News April 19, 2011 at 12:00 am

Gaddafi is Summoned by the African Court on Human and People’s Rights.

Sandra Appiah | Contributor, F2FA

Sandra Appiah April 19, 2011 at 12:00 am

April 19, 2011 at 12:00 am | News

By Wilson Idahosa Aiwuyor

photo courtesy: wn.com

The embattled leader of Libya, Col. Muammar Gaddafi, and his regime have been summoned to the African Court on Human and People’s Rights (AfCHPR) to answer for crimes committed against peaceful protesters in the early days of the Libyan uprising.

According to the Tanzanian newspaper, Arusha Times, the summon came after another African continental body, the African Commission on Human and People’s Rights, initiated a legal action against the Gaddafi regime.

The court also wants the Gaddafi regime to explain what measures it has so far taken to end the killing of innocent civilians and the violation of human rights.

There has been an uprising in Libya since mid February when protesters, inspired by the revolutions in Tunisia and Egypt, took to the street to demand their political rights from Gaddafi’s 42 years old regime. The regime has been characterized by repression and massive human rights violations. Gaddafi’s security forces unleashed brutal force against anti-regime protesters. They used targeted aerial bombardment, sniper fire, kidnappings, and mercenary fighters to deal with them.

The aftermath has been a full blown war between forces loyal to Gaddafi in the capital Triploli and opposition pro-democracy fighters in the Eastern part of the country Benghazi, aided by former regime military personnel who defected to the side of the protesters.

The UN Security Council authorized the establishment of a no-fly zone over Libya to stop Gaddafi’s aerial bombardment of civilians. Gaddafi’s forces have continued to bomb civilians in part of the country, despite effort by mainly Western forces (implementing the no-fly zone) to protect civilians by bombing Gaddafi’s military artilleries.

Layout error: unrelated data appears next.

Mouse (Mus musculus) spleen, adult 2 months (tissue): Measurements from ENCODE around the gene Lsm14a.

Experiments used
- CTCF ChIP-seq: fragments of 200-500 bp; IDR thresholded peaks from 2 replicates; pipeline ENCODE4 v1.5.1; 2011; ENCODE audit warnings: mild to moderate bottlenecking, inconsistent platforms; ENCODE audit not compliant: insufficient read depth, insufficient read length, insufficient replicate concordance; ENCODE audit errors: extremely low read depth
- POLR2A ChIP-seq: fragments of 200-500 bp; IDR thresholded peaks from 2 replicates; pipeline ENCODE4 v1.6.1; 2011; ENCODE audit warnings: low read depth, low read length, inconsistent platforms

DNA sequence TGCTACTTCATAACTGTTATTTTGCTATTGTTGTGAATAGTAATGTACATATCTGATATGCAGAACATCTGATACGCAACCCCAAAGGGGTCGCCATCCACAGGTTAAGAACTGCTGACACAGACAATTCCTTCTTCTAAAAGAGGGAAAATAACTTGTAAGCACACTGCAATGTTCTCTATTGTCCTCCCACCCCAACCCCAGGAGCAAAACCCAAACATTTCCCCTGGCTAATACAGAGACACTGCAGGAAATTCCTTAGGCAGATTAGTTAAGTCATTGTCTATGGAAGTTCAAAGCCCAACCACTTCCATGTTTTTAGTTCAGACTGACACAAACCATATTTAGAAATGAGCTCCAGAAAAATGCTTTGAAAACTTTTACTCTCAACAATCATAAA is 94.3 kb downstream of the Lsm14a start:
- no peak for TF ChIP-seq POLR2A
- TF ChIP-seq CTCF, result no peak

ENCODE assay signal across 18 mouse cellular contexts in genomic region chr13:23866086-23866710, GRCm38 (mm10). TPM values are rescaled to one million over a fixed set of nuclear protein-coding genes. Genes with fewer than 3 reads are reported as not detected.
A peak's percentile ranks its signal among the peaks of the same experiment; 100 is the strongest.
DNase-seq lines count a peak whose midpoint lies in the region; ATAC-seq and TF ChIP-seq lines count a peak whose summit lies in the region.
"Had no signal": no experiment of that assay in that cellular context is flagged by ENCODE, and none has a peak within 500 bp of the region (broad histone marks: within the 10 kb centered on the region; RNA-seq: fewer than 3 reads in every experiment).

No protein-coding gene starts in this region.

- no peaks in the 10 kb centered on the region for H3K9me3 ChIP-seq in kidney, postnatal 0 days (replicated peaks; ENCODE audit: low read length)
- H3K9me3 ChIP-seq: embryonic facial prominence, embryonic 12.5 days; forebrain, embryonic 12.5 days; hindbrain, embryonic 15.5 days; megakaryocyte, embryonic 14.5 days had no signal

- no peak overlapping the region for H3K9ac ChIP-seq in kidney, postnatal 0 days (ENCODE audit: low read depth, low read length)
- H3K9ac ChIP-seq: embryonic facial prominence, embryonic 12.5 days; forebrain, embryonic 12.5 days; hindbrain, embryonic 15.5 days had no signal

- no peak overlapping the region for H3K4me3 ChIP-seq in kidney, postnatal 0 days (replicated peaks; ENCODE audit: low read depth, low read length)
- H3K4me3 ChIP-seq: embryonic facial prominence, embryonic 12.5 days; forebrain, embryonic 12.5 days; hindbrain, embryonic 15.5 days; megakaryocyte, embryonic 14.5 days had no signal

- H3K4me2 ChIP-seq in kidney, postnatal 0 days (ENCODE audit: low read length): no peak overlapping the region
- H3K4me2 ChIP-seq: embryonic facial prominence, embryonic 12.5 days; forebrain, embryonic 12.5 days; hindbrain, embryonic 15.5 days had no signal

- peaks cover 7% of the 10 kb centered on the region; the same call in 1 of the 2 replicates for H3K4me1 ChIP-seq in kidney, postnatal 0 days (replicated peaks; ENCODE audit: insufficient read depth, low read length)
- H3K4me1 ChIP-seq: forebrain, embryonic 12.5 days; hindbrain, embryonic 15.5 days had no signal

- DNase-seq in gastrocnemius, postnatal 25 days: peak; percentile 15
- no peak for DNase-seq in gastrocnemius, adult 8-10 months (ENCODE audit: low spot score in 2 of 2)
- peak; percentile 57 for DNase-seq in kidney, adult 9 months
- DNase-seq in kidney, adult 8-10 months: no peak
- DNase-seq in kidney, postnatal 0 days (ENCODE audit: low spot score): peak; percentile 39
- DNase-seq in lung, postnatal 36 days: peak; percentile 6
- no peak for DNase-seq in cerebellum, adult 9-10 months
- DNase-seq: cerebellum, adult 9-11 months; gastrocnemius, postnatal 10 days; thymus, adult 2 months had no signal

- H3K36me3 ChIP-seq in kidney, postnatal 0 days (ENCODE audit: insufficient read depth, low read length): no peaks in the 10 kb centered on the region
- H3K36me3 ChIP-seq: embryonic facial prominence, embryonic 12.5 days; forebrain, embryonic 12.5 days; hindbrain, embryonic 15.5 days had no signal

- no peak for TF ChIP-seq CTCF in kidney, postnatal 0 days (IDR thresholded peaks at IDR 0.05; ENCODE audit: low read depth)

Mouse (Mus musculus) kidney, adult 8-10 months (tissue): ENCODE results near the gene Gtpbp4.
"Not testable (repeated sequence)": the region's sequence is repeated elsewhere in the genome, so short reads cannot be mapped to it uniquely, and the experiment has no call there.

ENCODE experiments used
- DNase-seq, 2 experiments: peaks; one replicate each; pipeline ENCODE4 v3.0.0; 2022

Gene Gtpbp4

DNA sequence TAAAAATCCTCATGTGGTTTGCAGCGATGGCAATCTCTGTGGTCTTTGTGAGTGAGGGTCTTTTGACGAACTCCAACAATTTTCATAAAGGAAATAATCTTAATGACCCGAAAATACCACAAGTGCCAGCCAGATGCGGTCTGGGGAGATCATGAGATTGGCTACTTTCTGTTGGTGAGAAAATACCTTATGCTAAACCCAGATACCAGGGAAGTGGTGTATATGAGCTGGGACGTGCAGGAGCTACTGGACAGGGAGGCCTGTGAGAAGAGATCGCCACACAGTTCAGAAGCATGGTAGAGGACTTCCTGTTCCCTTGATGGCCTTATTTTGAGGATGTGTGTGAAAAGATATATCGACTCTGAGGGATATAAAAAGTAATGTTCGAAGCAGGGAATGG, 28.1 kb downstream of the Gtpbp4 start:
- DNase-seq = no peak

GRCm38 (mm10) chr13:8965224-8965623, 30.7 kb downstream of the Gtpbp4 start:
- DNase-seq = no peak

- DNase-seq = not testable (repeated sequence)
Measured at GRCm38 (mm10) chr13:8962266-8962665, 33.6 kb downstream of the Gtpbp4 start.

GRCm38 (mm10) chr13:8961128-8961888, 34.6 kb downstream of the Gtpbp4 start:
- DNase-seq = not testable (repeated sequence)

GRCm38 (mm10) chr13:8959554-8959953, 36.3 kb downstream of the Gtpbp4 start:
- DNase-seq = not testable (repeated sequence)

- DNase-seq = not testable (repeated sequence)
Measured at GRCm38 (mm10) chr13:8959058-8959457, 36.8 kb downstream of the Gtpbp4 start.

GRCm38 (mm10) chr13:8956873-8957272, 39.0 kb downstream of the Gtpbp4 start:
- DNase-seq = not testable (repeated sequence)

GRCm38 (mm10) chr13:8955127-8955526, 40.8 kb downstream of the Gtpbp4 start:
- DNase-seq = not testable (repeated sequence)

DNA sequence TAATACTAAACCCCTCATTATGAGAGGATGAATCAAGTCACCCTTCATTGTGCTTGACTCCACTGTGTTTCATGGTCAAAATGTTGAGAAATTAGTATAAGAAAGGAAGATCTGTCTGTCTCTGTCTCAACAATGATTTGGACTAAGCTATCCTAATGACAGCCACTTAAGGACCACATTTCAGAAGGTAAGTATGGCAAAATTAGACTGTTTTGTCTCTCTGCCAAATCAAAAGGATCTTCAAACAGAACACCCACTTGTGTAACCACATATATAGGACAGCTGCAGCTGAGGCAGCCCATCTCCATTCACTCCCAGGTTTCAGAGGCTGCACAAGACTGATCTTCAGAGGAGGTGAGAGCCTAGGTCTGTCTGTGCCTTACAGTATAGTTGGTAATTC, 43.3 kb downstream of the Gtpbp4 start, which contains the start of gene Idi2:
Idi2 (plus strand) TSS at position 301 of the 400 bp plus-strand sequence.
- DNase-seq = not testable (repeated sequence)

The African Union, which has been criticized for not doing enough in the early days of the conflict to protect civilians from Gaddafi’s wrath, has been making efforts to mediate between Gaddafi and the pro-democracy National Transition Council in Benghazi to end the war.

The African Court on Human and People’s Rights came into being in January 2005. Based in Arusha, Tanzania, it is Africa’s equivalent of the European Court on Human Rights.

Also known as the African Court of Justice and Human Rights, the AfCHPR was set up in 2005 to enforce the African Charter on Human and People’s Rights. It is supposed to be the continent’s highest court for the protection of human rights. But continental institutions such as the AfCHPR have over the years faced impediments, including the issue of state sovereignty and the lack of political will from African leaders to strengthen them.

There is no certainty that Gaddafi and his regime members would honor the summon by the AfCHPR. But the action of the court reveals the fact that there exist regional institutions designated to protecting African peoples and ensuring that the continent’s leaders uphold the human and people’s rights of their citizens. But it is widely believed that the present crop of leaders have been a major obstacle to the proper functioning of these institutions. The question is whether these leaders and the AfCHPR can point to a new direction, using the Gaddafi situation as a guinea pig.

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